Locked-in syndrome is a condition in which an individual is fully conscious, but all the voluntary muscles of the body are completely paralyzed, with the exception of the muscles controlling eye movement.
Locked-in syndrome is a catastrophic condition that prevents an individual from voluntarily moving any muscles of the body, other than those that control eye movement. As a result, the individual cannot move or speak, although some communication is possible through blinking or eye movements. Despite the devastating loss of function, an individual with locked-in syndrome is completely conscious and aware, able to think and reason normally. Luckily, locked-in syndrome is exceedingly rare.
About 40–70% of people suffering from locked-in syndrome die within a short time of suffering the causative injury.
Causes and symptoms
Locked-in syndrome can occur after severe, catastrophic brain injuries due to massive stroke , traumatic head injury, or ruptured aneurysm. Diseases that destroy the myelin sheath around nerves and the toxic effects of medication overdose can also cause locked-in syndrome. The most common cause involves any condition that affects an area of the brain called the ventral pons; all of the nerve tracts responsible for voluntary movement pass through the ventral pons. Areas of the brain responsible for cognition and consciousness are above the level of the ventral pons, and are therefore preserved.
Symptoms include complete inability to control any voluntary muscles in the body, other than those for eye movements and blinking. Reasoning, thinking, consciousness, and awareness are preserved. Normal sleep and wake cycles persist throughout the locked-in state.
Diagnosis is evident in a conscious individual with no muscle functioning, save for the ability to respond to questions by blinking a certain number of times per the interviewer's directions. Further diagnostic tests will be required to determine the underlying cause of the condition; CT or MRI scans can reveal the presence of an aneurysm or stroke.
Patients with locked-in syndrome are cared for by critical care specialists, neurologists, and physiatrists. A variety of therapists may also work with such patients, including physical therapists, occupational therapists, speech and language therapists, and psychotherapists.
There is no cure for locked-in syndrome. Treatment is supportive.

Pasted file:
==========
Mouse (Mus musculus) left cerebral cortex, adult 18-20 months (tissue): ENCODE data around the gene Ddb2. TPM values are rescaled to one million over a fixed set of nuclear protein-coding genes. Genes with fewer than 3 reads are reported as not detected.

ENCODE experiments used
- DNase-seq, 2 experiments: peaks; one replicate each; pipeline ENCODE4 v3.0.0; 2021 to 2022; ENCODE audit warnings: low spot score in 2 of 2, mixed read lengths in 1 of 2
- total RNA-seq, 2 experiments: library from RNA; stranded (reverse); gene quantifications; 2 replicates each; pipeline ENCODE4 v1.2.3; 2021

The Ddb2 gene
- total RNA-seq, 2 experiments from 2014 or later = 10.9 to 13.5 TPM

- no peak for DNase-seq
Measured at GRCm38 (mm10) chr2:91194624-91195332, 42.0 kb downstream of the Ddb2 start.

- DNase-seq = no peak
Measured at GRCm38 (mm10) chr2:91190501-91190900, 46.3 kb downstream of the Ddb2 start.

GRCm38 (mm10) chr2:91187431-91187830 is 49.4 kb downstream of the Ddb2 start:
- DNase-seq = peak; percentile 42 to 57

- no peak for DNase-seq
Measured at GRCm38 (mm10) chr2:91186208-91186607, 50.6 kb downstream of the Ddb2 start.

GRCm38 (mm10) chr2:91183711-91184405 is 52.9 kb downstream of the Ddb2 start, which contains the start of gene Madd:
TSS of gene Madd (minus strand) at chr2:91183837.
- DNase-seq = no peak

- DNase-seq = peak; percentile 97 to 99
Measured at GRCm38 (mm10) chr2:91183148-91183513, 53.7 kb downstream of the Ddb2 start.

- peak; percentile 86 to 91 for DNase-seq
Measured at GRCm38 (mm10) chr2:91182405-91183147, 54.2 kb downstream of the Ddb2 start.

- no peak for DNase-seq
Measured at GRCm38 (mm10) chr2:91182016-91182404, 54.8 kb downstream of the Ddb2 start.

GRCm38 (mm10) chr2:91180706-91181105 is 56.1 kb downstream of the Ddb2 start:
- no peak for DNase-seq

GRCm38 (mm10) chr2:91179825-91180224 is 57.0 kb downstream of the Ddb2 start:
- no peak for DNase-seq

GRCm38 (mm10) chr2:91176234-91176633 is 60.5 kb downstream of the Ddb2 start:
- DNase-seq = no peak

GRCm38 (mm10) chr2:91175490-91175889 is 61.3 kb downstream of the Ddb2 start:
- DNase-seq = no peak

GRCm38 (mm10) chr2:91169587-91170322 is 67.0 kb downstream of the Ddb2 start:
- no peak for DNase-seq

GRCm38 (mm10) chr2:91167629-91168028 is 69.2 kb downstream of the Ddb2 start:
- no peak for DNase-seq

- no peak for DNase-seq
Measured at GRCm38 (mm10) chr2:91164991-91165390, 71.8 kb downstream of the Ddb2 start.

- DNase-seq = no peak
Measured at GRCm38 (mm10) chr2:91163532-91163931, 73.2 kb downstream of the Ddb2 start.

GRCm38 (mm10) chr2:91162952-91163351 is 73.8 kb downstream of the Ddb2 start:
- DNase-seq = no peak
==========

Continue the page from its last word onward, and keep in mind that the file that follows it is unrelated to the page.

Recovery and rehabilitation
One of the most important goals of rehabilitation involves finding assistive devices that can help with communication. A technique of stimulating muscle groups with electrodes (called functional neuromuscular stimulation) sometimes can help restore some small degree of functioning; however, even being able to move one finger can greatly improve an individual's ability to communicate or operate assistive devices that could improve that person's level of functioning.
Locked-in syndrome has a very poor prognosis, although some individuals have lived as long as 18 years with the condition.
Ethical dilemmas regarding the treatment and wishes of patients with locked-in syndrome are complicated.
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Rosalyn Carson-DeWitt, MD
"Locked-in Syndrome." Gale Encyclopedia of Neurological Disorders. . Encyclopedia.com. (February 18, 2018). http://www.encyclopedia.com/science/encyclopedias-almanacs-transcripts-and-maps/locked-syndrome
"Locked-in Syndrome." Gale Encyclopedia of Neurological Disorders. . Retrieved February 18, 2018 from Encyclopedia.com: http://www.encyclopedia.com/science/encyclopedias-almanacs-transcripts-and-maps/locked-syndrome
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"locked-in syndrome." A Dictionary of Nursing. . Encyclopedia.com. (February 18, 2018). http://www.encyclopedia.com/caregiving/dictionaries-thesauruses-pictures-and-press-releases/locked-syndrome
"locked-in syndrome." A Dictionary of Nursing. . Retrieved February 18, 2018 from Encyclopedia.com: http://www.encyclopedia.com/caregiving/dictionaries-thesauruses-pictures-and-press-releases/locked-syndrome